Pro: Flow through design prevents rusting
Con: Thumb studs tend to snag in pocket
Wide Load: The first thing to note about the Cryo is it is a hulking brute of a knife. At only 6-and-a-half inches long, it weighs more than 4 ounces, and all of that can be felt in the body. Aside from that, this is a fine looking knife with a 8Cr13MoV stainless steel blade that was designed by Rick Hinderer to be the everyman’s knife. Easy to resharpen on the move, the Cryo also opens handily with a spring-assist and phosphor bronze bushings.
SOG Twitch II
Pro: Holds an edge for a long time
Con: Spring assist can jam and rust
Basic Blade: Even in the budget knife bracket, we didn’t expect to be able to get much out of something you can pick up at Walmart. Well, we’re big enough to admit when we’re wrong. With zero frills the Twitch II bears a lightweight but impact and oxidization resistant aluminum handle and AUS-8 steel that has enhanced durability thanks to SOG’s cryogenic heat treatment. Best of all, the slim cut takes up a minimum of space.
Pro: Liner lock produces no pressure on the blade
Con: No pinch point for finer control
Quick Work: Made with the smooth Spyderco drawing and fast opening action, it’s clear from using the Tenacious it is meant to come out early and often. The G10 handle is sufficient for the roughest tasks, and the straight construction allows the locking mechanism to land every time without fear of an off-centered blade. Jimping on the back and the knurled handle allow for easy use with dirty or greasy fingers, and the flat grind stays deadly sharp.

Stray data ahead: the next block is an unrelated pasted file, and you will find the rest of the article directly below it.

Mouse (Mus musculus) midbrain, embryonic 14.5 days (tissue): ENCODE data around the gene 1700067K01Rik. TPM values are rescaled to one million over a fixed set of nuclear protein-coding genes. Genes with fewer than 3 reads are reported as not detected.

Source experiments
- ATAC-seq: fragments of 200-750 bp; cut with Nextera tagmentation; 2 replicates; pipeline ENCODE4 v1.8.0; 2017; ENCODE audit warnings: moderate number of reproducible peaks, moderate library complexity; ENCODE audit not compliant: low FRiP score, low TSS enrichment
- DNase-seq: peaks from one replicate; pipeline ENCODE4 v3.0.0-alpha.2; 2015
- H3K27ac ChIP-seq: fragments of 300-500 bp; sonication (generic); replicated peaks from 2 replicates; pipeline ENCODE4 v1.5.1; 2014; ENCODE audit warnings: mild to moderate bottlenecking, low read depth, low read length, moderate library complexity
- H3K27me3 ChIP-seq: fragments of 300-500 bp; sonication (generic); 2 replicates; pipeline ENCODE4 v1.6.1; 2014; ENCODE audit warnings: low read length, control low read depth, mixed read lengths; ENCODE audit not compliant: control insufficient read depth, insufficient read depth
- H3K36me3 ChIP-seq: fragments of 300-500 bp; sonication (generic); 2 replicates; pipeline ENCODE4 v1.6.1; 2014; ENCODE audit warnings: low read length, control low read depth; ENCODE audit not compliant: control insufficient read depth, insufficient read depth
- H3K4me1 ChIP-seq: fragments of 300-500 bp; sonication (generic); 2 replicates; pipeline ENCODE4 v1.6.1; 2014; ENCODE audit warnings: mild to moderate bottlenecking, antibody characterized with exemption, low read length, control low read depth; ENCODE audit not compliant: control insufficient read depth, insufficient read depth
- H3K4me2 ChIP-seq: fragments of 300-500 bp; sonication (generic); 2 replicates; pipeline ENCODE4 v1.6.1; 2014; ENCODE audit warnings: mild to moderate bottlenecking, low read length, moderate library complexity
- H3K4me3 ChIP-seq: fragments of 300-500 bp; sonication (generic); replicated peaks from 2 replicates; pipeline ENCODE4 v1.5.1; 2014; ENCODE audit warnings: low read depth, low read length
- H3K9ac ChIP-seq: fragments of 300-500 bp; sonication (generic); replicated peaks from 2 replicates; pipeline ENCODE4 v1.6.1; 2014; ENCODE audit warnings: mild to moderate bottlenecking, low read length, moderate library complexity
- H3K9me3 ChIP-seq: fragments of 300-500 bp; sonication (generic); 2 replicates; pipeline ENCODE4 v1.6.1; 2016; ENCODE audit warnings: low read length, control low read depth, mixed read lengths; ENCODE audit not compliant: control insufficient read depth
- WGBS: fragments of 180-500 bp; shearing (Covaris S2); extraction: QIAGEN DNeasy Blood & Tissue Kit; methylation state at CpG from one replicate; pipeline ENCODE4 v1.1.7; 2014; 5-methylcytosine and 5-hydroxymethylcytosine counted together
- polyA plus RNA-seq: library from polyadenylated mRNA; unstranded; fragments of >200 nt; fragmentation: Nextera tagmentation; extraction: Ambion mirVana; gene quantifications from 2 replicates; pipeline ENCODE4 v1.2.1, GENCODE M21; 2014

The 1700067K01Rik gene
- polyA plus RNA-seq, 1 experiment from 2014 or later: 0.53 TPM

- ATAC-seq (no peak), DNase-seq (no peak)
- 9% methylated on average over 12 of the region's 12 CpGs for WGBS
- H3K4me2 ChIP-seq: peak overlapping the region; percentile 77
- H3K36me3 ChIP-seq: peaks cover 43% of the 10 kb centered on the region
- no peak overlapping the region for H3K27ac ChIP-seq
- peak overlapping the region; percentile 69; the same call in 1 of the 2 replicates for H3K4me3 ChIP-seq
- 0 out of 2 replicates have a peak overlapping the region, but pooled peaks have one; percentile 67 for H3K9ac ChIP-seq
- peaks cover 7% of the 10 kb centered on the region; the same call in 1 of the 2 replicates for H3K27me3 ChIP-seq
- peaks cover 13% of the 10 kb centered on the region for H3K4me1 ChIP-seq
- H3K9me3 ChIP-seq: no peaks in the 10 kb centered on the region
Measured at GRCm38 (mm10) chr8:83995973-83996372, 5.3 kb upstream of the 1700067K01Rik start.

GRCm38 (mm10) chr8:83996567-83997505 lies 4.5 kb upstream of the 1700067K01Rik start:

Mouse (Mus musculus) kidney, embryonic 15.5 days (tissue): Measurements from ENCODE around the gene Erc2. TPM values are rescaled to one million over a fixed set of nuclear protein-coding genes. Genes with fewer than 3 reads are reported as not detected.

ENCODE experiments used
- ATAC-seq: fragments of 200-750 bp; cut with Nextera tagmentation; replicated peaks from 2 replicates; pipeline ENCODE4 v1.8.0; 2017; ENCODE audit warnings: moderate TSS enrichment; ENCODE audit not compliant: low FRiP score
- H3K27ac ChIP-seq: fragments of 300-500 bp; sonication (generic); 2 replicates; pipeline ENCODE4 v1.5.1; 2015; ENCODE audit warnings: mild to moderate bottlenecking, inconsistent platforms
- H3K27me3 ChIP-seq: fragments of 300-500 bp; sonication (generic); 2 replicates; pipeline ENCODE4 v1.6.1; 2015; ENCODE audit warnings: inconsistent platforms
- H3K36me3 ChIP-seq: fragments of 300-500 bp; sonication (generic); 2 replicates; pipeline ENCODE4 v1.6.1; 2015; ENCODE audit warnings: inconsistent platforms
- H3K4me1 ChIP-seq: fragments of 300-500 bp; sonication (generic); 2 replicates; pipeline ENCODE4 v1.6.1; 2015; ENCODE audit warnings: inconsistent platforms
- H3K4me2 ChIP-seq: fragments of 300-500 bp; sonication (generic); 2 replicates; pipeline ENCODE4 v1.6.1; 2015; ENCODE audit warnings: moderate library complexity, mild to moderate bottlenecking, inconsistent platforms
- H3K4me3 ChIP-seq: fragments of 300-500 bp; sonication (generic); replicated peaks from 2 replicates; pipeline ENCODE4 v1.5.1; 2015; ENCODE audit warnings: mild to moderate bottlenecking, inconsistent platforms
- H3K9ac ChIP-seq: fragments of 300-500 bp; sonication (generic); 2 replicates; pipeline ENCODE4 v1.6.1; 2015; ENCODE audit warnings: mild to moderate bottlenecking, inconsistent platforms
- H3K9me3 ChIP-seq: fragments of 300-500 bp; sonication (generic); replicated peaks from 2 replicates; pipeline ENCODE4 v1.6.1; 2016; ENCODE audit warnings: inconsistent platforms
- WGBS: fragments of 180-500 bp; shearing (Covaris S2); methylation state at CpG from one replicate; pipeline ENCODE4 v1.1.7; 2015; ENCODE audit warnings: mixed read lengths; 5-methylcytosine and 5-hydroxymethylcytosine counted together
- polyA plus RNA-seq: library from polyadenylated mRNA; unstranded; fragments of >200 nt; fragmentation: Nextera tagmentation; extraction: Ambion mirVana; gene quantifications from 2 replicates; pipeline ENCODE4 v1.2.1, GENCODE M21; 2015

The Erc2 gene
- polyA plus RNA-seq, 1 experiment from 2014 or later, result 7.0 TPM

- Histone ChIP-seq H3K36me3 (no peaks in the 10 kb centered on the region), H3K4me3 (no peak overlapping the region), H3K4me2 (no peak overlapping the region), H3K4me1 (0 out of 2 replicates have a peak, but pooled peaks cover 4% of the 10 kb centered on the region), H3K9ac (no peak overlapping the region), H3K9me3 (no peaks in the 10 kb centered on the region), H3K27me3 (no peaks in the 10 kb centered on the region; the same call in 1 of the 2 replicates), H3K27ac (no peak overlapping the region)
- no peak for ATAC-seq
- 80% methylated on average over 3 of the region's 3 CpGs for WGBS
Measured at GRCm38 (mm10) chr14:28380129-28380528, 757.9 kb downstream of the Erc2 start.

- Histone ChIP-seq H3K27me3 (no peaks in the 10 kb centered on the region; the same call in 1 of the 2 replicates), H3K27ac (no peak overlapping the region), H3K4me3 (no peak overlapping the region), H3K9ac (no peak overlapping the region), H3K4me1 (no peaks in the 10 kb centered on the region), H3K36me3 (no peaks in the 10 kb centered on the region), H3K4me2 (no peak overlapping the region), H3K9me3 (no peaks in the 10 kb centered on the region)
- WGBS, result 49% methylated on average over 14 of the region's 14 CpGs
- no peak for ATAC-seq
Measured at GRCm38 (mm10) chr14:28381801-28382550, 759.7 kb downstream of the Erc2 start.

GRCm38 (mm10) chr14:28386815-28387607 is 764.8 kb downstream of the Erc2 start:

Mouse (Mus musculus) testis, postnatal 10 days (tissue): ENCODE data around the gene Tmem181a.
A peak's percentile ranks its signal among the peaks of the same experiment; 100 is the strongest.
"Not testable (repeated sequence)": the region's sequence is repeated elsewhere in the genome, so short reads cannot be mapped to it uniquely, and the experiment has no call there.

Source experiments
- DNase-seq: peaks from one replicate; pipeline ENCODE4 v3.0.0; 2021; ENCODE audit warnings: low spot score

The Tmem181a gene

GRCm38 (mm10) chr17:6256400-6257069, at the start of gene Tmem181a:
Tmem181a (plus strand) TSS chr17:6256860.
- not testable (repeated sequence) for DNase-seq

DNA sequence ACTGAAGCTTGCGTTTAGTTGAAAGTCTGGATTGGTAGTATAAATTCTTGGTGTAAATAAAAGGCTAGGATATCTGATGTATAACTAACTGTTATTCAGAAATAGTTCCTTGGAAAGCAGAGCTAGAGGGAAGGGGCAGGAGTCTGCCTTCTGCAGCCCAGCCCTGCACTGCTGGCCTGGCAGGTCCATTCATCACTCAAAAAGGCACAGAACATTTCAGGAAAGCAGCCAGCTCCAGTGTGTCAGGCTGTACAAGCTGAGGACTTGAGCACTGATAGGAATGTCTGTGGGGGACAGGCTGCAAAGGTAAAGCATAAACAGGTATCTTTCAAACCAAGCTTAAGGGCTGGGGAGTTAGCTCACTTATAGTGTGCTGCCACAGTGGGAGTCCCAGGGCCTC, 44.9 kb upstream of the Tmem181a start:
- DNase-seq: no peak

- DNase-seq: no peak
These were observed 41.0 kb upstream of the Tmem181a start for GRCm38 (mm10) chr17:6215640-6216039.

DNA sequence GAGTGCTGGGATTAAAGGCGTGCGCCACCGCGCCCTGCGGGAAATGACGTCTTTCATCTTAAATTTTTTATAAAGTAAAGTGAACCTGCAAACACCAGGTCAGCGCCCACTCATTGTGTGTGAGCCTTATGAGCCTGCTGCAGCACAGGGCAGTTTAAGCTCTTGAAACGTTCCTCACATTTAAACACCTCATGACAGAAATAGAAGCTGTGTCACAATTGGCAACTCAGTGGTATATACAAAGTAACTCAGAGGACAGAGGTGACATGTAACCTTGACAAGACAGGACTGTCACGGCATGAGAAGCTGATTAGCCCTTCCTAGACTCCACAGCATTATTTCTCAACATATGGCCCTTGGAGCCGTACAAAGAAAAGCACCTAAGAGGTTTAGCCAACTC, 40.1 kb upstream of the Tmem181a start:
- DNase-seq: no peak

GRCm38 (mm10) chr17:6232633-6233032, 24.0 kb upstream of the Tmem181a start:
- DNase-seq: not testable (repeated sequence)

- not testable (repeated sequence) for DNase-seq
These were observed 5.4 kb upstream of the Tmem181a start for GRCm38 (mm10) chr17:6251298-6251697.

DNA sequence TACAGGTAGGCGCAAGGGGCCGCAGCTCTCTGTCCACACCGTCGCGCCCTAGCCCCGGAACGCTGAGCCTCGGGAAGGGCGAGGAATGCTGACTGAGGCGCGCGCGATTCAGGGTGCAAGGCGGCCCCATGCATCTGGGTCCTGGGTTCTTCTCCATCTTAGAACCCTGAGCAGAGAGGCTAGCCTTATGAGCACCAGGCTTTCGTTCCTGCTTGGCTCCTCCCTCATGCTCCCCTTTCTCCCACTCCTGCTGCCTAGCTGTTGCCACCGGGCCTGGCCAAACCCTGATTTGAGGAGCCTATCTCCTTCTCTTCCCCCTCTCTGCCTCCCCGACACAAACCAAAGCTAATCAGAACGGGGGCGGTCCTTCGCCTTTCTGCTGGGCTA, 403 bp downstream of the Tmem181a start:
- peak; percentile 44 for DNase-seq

Pro: Incomparable locking mechanism
Con: Minor play in the blade
Irreplaceable: Buck’s Forever warranty should give you a sense of the ideology behind this knife. For as inexpensive as it is, you’ll find yourself coming back to it year after year as the timeless brass bolsters and Dymondwood handle call out to you. The perfectly balanced 420HC steel lasts for ages without trouble and can easily be kept honed on the move. Just don’t expect a fast deployment.
Kershaw Ken Onion Leek
Pro: Spring action feels like an auto knife
Con: Slick handle can be tough to grip
Ergonomic Art: Truly USA-made, the Leek is one of the first and last names when it comes to everyday carry, because it manages to check all the boxes without busting your budget. Sleek and trim for easy placement in a shirt, pants, or side pocket, it has an elegant design with a quick and easy ambidextrous opening system that locks at every attempt. It’s reasonably long at 7-inches, but only weighs 3 ounces.
Pro: Excellent ergonomic grip
Con: Hard to safely close one-handed
Concealed Weapon: Another offering from Spyderco, because we just can’t help ourselves, the Dragonfly2 is less of a working man’s knife and more the boot blade you take everyday when you need a light, tight, deadly piece of kit in your pocket. Less than 6-inches long and made of VG10 stainless with an FRN handle, this is the affordable leaf fighter of choice.